Back to "Pea Gate" . Victoria2, brought up the very correct notion of the right way to use a fork, in a pleasant light hearted way in her reaction to the association of the term Riff Raff with not being a high level Cunard club member.  I must take the responsibility for reacting to the suggestion the using a fork as a shovel is acceptable and creating "Pea Gate". 

 

People on this forum zealously argue against any minor infraction of their own version of the dress code. For the same people to advocate a lowering of table etiquette,  is unbelievable. 

 

I must categorically state that when eating in what is one of the most elegant restaurants on the seas , seeing people shovel their food would  be more offputting than seeing people in casual dress.  

 

In terms of  standards,  table manners trump dress code. 

 

 

 

Amen!

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At 76, I am no longer have the digital dexterity of youth. But Tying a bow tie, is the same as tying your shoes. If you have tied a tie or a bow tie for years, it comes back to you. You might have to try a couple of times to get it right, but it is not that difficult. 

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1 hour ago, Bigmike911 said:

At 76, I am no longer have the digital dexterity of youth. But Tying a bow tie, is the same as tying your shoes. If you have tied a tie or a bow tie for years, it comes back to you. You might have to try a couple of times to get it right, but it is not that difficult. 

 

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5 minutes ago, navybankerteacher said:

 

The problem with bow ties is that they are close to eye level - so any sloppy, lumpy, unbalanced knot is sure to be picked up--- while shoe laces are further away and at a depressed angle --- so you can more easily slip by with slipshod knottery.

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I have worn both clip on and self tie, although I always get the butler to do the tie and cufflinks on a formal night. Ultimately, it doesn’t matter whether a man is wearing a clip on or a self tie bow tie, what matters is he is dressed according to the code. 
 

I came across a self tie obsessed person onboard once. He was wearing this garish red bow tie which made him look rather clownish. He didn’t have a leg to stand on really.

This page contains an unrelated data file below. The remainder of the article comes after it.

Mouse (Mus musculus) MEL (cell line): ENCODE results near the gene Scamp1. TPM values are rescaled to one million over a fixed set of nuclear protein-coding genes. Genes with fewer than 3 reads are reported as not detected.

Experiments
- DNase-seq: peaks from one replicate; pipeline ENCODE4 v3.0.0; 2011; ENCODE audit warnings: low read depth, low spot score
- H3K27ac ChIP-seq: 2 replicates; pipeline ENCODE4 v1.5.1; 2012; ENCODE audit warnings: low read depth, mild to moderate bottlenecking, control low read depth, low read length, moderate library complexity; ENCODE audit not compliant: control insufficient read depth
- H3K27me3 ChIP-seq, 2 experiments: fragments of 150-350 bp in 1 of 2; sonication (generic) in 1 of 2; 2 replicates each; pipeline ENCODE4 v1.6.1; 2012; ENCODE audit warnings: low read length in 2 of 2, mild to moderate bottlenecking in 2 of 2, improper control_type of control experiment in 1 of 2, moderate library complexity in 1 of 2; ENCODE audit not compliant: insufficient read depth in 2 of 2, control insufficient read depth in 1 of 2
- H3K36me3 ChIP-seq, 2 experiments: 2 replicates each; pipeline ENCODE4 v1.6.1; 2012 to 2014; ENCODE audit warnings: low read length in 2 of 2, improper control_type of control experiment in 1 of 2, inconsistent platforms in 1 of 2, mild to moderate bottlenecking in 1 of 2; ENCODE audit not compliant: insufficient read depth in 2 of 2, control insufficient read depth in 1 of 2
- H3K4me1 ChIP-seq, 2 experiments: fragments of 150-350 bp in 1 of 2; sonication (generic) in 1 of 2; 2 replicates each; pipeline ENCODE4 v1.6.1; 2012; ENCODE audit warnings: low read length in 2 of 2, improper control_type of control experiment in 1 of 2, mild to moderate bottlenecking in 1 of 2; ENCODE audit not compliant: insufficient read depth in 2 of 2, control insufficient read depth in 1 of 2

The best part was that he grumbled about having to go to early sitting and then said to me he supposed I’d be at the late sitting. I mentioned that I’d probably head to dinner around 7.30pm and it dawned on him that I wasn’t sailing in Britannia. I’m sure he must’ve thought I was unsuited to the Grills for wearing a clip on tie 😂

Edited by Austcruiser84
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Sadly it IS that difficult for quite a few.

Proud people don't advertise their problems. They certainly don't need help if they have a solution which will fit the occasion and in this case, pre tied tie is the answer. Alternative solutions go for many an everyday task. As far as dress codes are concerned, what is seemed as sloppy dress on a passenger to some might have  been a herculean achievement in some shape or form for that person.

 

It's not up to any of us to judge or to assume anything if only for the simple reason, we never know what's around the corner and it might be us next. 🙂

 

 

 

Edited by Victoria2
depersonalised the reply
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On 1/2/2021 at 10:36 PM, BigMac1953 said:

Strange that you never see people wandering around looking for help to tie their shoe laces.

 

Actually I've noticed my partner gradually has started to prefer slip ons.  When he was ill there was times he couldn't tie his own and he was mortified 

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11 minutes ago, BigMac1953 said:

Ergo, everyone with a clip on bow tie suffers from a debilitating disease, all 1,200 of them.

 

I have never looked at a tie to discern if it's self tied or not, but then I don't look for what some judge as sartorial slip ups and if passengers are making a good attempt to comply with the dress code of the moment, it shouldn't bother the Beau Brummell's onboard either.

 

 

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52 minutes ago, BigMac1953 said:

I don't understand your comment. I am only questioning the logic which is clearly flawed.

Your extrapolation was out of sync with the line my comments were taking. 

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9 minutes ago, majortom10 said:

Just proves that "snobbery" is still alive and kicking on Cunard and those that look down on others as if they are better.

 

I prefer to think it's a case of not seeing the whole picture rather than snobbery as I dislike that word.